The first thing you'll notice when examining any options chain is that your broker, or price quoting service, will almost always start by flashing up options that are "near the money." That is because these options are the ones where the buyer (you, in this case) has the largest disadvantage. Buying options near the money can be great money makers in rare cases, but like I said above, they lose about 80% of the time if held to expiration.

Let's start with why most options buyers lose:

1) Options sell at very high premiums that often offset gains
2) Most options buyers are unsophisticated, lottery-type gamblers
3) Options incorporate a time element in order to win

We are going to reject ALL of those paradigms when creating positions.

What is an option? It is a derivative. What is a derivative? Essentially, any third party legal contract written between people where the outcome is derived from some other market behavior. It is "side-show gambling," "off track betting," or, for those who don't like negative labels, "insurance underwriting."

Options are simple:

The option-buyer purchases the legal right to buy or sell shares of an underlying stock (or ETF, commodity,etc.) at an agreed-upon price, at an agreed-upon time.

A Call is an agreement to buy a symbol at a certain price (called the strike price) and time in the future. A Put is an agreement to sell the symbol at a certain price and time in the future.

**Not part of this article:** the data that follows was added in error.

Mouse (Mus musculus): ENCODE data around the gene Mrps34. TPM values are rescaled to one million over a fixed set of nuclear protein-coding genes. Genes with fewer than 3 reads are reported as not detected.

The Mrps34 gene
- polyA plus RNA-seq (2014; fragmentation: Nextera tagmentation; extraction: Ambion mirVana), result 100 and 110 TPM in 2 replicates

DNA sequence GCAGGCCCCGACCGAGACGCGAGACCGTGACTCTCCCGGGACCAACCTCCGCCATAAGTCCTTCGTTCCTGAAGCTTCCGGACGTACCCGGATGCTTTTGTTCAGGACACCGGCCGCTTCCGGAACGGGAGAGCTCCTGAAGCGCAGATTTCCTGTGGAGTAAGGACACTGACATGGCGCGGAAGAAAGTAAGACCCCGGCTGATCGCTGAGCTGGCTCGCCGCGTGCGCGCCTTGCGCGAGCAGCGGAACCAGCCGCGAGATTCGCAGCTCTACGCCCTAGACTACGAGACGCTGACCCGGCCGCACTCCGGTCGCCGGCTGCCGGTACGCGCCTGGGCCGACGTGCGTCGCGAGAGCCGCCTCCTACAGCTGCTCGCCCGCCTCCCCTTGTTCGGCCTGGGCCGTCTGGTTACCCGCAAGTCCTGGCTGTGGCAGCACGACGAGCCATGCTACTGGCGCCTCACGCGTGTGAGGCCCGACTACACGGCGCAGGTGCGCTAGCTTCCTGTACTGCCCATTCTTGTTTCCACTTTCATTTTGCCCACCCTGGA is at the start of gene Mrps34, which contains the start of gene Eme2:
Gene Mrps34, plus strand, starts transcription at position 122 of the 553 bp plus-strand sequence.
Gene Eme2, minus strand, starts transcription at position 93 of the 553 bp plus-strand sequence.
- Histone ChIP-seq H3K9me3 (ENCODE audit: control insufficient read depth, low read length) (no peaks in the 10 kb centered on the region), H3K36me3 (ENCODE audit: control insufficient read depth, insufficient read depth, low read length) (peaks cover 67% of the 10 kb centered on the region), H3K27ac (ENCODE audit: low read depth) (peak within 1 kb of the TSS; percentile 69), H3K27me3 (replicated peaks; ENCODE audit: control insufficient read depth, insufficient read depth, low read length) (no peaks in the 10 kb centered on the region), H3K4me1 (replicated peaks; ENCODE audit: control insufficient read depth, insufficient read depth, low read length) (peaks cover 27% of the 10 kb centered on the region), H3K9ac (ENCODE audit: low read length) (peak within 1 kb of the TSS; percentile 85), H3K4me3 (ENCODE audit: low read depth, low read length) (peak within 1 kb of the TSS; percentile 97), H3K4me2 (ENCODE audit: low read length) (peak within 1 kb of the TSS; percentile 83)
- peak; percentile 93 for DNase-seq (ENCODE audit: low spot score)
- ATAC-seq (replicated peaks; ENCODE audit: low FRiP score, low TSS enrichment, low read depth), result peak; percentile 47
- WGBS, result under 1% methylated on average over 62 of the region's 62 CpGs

That's it.

The buyer of the option contract hopes that a positive price differential develops during the given time period. The seller or writer of the option contract hopes that no differential develops, or if one does, that the sales price of the contract more than covers it.

A quick example:
Jane wants to profit with leverage if IBM stock goes up. Perhaps she is hedging a majority-short position. Maybe she doesn't want to commit a lot of money into a shaky market. Or, maybe she is a gambler who just likes the leverage.

Bob thinks IBM is going nowhere.

So Jane and Bob pay a someone to broker a Call contract. The contract states that for a fee of $13, Jane may buy 100 shares of IBM stock at a price of $100/share (the Strike price) on or before the third Friday in January 2010.

The actual symbol for this Call is +WIBAT
Here is what might happen:
Let's say that on January 15, 2010, IBM stock price is $111.

Jane was right, IBM stock went up. She is able exercise her option contract (or sell it to someone who will). She can now buy a stock worth $111/share for $100/share. Profit: $11/share.

So, Bob won. Bob charged Jane $13/share, he only had to pay her $11.
Note, in our above example the contract did not expire worthless, so it isn't in the 80% statistic, and the buyer still lost. If IBM closed at $94.68 (anything less than $100.01) on January 15, 2010, Jane's Call would expire worthless.